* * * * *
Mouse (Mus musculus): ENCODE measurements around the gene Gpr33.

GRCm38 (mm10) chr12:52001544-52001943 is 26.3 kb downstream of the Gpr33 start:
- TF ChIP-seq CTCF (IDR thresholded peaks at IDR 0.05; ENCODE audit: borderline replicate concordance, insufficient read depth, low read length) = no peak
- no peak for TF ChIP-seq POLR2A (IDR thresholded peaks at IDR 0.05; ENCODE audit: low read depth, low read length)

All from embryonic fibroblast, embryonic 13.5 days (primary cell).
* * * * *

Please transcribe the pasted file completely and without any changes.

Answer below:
Mouse (Mus musculus): ENCODE measurements around the gene Gpr33.

GRCm38 (mm10) chr12:52001544-52001943 is 26.3 kb downstream of the Gpr33 start:
- TF ChIP-seq CTCF (IDR thresholded peaks at IDR 0.05; ENCODE audit: borderline replicate concordance, insufficient read depth, low read length) = no peak
- no peak for TF ChIP-seq POLR2A (IDR thresholded peaks at IDR 0.05; ENCODE audit: low read depth, low read length)

All from embryonic fibroblast, embryonic 13.5 days (primary cell).